During cell division pairs of chromosomes are pulled apart into the two newly forming cells. Before this can occur, kinetochores are repeatedly connected to and disconnected from microtubules until paired kinetochores are attached to opposite poles and the chromosomes are said to be bioriented. The first suggestion of how cells discard the wrong configurations, such as when both members of a chromosome pair are attached to the same pole, while selecting the correct ones, came from the work of R. Bruce Nicklas and his colleagues at Duke University (Nicklas and Koch, 1969).


Mono-oriented chromosomes rapidly reorient (top panels) unless tension is applied with a microneedle (bottom panels).


By the late 1960s scientists knew that unipolar kinetochore-to-pole attachments are unstable and easily come undone. They also knew that by a somewhat random process, stable bioriented attachments are eventually established. “I had a sequence of pictures of dividing cells on the wall in my office,” says Nicklas. “I remember looking at those images and thinking that it would take years to make some sense of [the process by which chromosomes find the right orientation].”

But the answer came earlier than expected. A paper by Ronald Dietz first raised the possibility that tension between two kinetochores, generated only in the bioriented state, might discriminate between correct and incorrect attachments (Dietz, 1958). “I thought it was an easy idea to test and that we should do the experiment,” says Nicklas. As chance would have it, a recently designed micromanipulator (Ellis, 1962) made the experiment possible. “From a technical point of view, in 1969 this was a very easy experiment to do,” says Nicklas. “The challenge was thinking of a way to test the role of tension in chromosome orientation.”

Using grasshopper cells in meiosis, Nicklas' group showed that the kinetochore-to-pole connections of chromosomes that were improperly attached could be stabilized by using a glass needle to pull on one of the chromosomes. As a result of the applied tension, the two chromosomes would remain in a unipolar orientation for many hours, and would not achieve the correct orientation. In contrast, in the absence of tension, the same two chromosomes would reorient into the correct configuration within several minutes.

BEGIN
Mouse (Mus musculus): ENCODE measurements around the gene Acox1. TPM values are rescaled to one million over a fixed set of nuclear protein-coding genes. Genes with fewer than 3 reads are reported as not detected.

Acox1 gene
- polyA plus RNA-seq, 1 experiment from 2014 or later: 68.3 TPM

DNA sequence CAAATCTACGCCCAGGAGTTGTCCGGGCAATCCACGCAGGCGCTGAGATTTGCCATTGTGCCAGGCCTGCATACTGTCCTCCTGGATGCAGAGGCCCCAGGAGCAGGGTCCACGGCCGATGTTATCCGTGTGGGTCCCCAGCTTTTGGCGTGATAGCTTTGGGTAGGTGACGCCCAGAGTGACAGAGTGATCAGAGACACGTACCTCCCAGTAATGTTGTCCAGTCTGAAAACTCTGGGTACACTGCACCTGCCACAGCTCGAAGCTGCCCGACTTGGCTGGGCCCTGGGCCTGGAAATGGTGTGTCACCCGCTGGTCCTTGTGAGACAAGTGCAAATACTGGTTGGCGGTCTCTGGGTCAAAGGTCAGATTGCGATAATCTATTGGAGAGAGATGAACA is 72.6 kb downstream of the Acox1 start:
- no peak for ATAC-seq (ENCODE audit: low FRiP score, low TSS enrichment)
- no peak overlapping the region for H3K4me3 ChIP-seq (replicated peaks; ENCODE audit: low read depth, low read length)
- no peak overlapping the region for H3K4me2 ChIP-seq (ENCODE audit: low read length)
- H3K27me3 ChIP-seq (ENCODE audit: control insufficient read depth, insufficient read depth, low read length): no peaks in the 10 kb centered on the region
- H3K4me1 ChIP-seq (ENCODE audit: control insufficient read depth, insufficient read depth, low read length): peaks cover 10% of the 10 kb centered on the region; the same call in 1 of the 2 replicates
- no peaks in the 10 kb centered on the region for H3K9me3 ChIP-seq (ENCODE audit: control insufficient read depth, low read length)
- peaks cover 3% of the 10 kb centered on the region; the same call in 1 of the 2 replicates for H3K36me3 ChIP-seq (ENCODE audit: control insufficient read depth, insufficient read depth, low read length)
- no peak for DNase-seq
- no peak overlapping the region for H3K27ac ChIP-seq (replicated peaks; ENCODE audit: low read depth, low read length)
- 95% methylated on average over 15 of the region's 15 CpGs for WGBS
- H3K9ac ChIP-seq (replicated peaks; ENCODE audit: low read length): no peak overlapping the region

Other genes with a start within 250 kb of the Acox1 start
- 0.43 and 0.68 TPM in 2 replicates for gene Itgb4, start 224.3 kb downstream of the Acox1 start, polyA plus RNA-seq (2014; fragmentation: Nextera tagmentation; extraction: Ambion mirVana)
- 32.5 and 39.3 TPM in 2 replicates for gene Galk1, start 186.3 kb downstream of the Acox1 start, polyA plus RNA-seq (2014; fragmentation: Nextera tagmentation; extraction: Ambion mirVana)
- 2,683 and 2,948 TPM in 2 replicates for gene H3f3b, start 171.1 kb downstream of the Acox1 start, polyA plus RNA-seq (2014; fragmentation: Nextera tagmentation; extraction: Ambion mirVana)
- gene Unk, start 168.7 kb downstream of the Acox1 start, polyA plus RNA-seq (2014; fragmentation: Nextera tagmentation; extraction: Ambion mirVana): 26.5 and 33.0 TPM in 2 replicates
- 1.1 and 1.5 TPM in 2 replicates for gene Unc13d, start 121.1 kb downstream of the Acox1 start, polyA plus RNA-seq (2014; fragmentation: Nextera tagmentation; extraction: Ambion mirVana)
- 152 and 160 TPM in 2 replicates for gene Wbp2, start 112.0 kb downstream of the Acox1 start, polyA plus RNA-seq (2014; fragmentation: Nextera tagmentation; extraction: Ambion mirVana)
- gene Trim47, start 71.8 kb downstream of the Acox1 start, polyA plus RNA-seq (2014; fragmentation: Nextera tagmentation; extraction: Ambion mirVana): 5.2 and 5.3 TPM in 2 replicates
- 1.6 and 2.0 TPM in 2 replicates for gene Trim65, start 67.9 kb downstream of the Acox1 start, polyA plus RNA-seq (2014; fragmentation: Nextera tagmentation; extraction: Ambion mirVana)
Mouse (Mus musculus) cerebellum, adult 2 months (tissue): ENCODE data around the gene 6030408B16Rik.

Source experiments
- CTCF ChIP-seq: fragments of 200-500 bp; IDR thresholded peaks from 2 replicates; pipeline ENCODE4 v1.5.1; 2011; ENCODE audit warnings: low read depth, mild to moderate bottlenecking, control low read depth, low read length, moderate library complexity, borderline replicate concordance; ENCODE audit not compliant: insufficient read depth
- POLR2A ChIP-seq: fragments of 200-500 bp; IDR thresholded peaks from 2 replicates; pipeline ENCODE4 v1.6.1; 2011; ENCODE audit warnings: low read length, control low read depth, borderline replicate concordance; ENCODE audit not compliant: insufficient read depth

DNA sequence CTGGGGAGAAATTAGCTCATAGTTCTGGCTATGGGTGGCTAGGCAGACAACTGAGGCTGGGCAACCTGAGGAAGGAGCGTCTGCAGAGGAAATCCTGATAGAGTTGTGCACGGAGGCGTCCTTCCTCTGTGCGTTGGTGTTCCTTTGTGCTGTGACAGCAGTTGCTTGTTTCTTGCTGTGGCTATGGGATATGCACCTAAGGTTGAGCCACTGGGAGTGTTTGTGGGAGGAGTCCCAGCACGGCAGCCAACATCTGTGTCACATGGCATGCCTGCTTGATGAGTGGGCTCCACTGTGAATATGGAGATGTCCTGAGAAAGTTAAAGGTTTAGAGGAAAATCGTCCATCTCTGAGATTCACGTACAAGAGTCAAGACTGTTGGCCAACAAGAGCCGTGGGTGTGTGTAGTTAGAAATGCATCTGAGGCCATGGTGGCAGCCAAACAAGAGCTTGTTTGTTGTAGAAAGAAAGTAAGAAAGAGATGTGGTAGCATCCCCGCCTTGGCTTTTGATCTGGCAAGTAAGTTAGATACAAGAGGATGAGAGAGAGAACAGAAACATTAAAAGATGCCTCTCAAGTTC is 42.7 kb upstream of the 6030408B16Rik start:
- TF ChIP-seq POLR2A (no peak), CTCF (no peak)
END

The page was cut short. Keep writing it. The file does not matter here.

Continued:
“One problem with our paper was that the act of pulling made the chromosomes point straight to a spindle pole, so that position rather than tension could have been the decisive factor,” says Nicklas. To address this point, several years later Nicklas and Ward (1994) were able to repeat the same experiment applying tension in a way that would not affect the position of the chromosomes, thereby confirming that tension was responsible for stabilizing kinetochore-to-pole connections. More current work has shown that the correction of unipolar attachments requires the activity of the Aurora B protein kinase, an enzyme that is highly conserved in yeast and vertebrates (Tanaka et al., 2002; Hauf et al., 2003).

Nicklas's pioneering experiments were conducted in cells undergoing meiosis, so it was not clear whether the same mechanisms would be at play during mitosis. However, recently Dewar et al. (2004) showed that the combination of tension and Aurora B activity is indeed sufficient to ensure that sister chromatids are appropriately aligned during mitosis.

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